Background and Purpose: Chronic diseases and associated co-morbidities are highly prevalent among elderly and are associated with an increase in health services utilization which in turn raises health care expenditures throughout industrialized societies. However, health care utilization in elderly is still inadequately understood, particularly regarding the differences among European jurisdictions. In our article, we use dataset of Wave 5 of SHARE survey to study the utilization of health care in older Europeans in 15 European countries.
Design/Methodology/Approach: We investigate relationships between factors such as age, gender, income, education and health variables and the utilization of various types of health services. We apply regression modeling to study the determinants of health utilization (different socioeconomic and health variables) of older people.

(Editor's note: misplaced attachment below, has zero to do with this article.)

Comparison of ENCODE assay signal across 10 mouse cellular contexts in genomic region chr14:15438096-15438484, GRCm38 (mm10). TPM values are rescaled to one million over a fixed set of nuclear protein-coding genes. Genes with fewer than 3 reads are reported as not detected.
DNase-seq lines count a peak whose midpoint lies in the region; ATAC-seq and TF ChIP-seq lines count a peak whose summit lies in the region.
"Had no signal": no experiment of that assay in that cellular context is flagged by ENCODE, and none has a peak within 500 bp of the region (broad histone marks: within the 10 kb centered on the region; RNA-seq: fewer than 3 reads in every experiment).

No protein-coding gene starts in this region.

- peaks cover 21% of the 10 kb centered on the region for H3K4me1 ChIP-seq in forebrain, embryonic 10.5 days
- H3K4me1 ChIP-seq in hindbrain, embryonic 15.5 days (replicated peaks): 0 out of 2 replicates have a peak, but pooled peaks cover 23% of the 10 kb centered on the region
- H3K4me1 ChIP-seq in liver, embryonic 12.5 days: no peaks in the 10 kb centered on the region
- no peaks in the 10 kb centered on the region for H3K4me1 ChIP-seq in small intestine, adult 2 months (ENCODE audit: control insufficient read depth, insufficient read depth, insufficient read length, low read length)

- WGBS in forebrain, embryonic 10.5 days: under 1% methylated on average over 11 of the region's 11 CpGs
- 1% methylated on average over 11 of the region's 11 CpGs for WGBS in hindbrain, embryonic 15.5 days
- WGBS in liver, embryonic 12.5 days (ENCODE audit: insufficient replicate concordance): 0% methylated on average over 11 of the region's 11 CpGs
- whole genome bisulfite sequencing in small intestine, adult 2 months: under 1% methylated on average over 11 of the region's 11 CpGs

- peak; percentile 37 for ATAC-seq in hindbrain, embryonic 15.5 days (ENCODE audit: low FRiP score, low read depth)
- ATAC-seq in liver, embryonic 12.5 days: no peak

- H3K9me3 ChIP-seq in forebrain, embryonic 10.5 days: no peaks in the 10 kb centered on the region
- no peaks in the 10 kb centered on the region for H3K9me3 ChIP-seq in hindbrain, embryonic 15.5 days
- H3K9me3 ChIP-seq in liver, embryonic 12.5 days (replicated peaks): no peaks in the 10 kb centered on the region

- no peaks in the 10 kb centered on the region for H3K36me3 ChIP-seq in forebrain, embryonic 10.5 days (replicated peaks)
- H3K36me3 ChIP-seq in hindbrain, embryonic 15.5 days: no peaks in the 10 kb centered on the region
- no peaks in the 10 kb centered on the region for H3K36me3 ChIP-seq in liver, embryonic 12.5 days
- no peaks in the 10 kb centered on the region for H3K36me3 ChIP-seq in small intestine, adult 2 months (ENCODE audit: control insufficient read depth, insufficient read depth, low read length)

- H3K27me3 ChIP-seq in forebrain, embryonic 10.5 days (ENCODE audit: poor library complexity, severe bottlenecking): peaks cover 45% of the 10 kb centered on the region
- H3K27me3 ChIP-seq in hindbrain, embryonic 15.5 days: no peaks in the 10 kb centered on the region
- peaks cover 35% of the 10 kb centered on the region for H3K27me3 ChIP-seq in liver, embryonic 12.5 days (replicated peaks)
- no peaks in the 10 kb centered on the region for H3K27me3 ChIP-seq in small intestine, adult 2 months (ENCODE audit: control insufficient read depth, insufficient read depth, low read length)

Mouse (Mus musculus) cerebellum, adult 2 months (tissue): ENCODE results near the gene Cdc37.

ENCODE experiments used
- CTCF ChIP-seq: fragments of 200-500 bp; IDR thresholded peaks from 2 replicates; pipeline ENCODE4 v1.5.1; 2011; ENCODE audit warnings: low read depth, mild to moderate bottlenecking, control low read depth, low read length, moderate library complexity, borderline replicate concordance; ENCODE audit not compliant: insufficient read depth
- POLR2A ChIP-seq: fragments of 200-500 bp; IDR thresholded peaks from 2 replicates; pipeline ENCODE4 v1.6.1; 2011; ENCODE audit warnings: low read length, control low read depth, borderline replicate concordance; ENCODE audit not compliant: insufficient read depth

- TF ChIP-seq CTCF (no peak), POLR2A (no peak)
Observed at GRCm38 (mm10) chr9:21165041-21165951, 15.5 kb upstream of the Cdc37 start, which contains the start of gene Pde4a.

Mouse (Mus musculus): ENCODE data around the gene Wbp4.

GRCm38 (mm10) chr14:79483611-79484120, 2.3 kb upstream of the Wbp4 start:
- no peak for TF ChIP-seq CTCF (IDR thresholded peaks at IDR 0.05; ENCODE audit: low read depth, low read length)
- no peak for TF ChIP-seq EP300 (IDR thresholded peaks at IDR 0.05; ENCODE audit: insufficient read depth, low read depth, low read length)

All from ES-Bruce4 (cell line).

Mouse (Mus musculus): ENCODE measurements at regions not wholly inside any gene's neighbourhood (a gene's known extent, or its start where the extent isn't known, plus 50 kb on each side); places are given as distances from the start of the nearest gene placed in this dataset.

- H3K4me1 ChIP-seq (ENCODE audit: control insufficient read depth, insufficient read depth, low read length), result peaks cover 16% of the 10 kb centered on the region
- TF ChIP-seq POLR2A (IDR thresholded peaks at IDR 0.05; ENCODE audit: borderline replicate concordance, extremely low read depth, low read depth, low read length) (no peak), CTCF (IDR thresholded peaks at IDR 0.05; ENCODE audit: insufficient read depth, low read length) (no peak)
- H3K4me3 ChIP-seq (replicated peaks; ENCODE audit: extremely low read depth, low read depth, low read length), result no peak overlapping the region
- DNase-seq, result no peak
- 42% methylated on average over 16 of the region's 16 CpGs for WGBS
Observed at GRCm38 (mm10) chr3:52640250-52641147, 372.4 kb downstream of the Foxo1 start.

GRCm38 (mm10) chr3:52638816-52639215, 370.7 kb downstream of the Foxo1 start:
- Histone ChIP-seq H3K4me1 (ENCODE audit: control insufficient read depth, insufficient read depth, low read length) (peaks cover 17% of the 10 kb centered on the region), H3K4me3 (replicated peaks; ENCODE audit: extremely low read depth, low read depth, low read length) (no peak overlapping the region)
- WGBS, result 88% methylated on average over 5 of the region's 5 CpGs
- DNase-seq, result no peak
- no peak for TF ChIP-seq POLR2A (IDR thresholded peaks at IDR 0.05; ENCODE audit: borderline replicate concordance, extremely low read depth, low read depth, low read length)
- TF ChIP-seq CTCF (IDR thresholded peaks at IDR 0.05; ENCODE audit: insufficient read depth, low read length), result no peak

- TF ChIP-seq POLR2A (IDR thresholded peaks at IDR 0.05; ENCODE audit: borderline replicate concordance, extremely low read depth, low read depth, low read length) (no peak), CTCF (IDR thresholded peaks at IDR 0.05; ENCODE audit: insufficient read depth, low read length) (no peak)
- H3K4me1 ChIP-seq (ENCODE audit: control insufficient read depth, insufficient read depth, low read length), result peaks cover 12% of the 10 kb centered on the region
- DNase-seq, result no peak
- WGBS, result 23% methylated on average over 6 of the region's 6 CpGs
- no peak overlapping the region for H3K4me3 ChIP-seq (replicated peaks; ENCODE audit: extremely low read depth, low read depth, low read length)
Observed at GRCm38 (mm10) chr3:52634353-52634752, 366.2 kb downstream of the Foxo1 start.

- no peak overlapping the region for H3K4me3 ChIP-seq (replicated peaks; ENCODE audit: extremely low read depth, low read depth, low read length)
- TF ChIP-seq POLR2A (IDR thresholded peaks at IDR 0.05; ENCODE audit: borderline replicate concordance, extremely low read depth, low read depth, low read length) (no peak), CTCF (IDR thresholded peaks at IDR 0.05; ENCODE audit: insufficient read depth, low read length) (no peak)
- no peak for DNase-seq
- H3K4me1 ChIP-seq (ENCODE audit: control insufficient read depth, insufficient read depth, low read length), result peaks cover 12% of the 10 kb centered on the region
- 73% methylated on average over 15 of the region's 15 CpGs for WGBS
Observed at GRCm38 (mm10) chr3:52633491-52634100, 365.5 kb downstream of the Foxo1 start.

Results: We show some significant differences between determinants of health utilization in terms of probability and frequency of usage. We also explore patterns between welfare regimes, taking Eastern European jurisdictions as a reference category. Finally, we show that in a simple causal model the provision of formal and/or informal homecare serves as a complement to utilization of health care services.
Conclusion: Results of our article are important for the management of health care facilities in terms of health care usage by older people, and can be of value to health care providers and policy makers in the field.